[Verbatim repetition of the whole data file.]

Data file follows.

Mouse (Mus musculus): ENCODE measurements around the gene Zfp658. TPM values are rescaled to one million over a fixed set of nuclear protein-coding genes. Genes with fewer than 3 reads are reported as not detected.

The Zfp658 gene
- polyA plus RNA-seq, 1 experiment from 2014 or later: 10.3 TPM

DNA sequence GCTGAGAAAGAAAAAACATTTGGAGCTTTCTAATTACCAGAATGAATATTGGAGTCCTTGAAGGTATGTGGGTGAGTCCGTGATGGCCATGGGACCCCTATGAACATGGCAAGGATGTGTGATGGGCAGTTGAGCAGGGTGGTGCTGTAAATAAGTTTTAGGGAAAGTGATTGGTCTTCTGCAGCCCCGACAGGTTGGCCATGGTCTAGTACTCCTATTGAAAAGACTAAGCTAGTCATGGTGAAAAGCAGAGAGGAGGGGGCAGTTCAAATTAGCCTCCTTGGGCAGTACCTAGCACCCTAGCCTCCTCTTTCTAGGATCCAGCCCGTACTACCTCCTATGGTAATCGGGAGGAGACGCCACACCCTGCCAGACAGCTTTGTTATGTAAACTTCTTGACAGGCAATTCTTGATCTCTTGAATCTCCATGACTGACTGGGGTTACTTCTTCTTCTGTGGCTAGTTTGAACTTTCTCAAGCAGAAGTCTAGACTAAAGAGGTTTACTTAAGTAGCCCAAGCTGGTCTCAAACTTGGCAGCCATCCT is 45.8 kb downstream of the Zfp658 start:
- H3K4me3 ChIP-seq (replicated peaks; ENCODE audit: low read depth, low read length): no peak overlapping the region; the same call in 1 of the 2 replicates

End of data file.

Mouse (Mus musculus): ENCODE measurements around the gene Zfp658. TPM values are rescaled to one million over a fixed set of nuclear protein-coding genes. Genes with fewer than 3 reads are reported as not detected.

The Zfp658 gene
- polyA plus RNA-seq, 1 experiment from 2014 or later: 10.3 TPM

DNA sequence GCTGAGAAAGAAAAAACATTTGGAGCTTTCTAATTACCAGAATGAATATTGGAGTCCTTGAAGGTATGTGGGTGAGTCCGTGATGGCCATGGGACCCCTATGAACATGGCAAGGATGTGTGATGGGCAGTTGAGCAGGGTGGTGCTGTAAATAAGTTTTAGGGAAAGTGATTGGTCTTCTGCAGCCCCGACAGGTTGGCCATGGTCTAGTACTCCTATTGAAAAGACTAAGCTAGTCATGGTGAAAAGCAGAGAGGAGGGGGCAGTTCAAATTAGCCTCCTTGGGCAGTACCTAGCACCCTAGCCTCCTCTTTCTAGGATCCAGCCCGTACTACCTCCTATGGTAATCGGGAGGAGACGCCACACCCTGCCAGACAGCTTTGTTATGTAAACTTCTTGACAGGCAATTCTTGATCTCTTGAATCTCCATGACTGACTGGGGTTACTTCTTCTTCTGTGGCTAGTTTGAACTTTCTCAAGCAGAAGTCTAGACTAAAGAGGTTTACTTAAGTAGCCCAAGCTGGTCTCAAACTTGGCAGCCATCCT is 45.8 kb downstream of the Zfp658 start:
- H3K4me3 ChIP-seq (replicated peaks; ENCODE audit: low read depth, low read length): no peak overlapping the region; the same call in 1 of the 2 replicates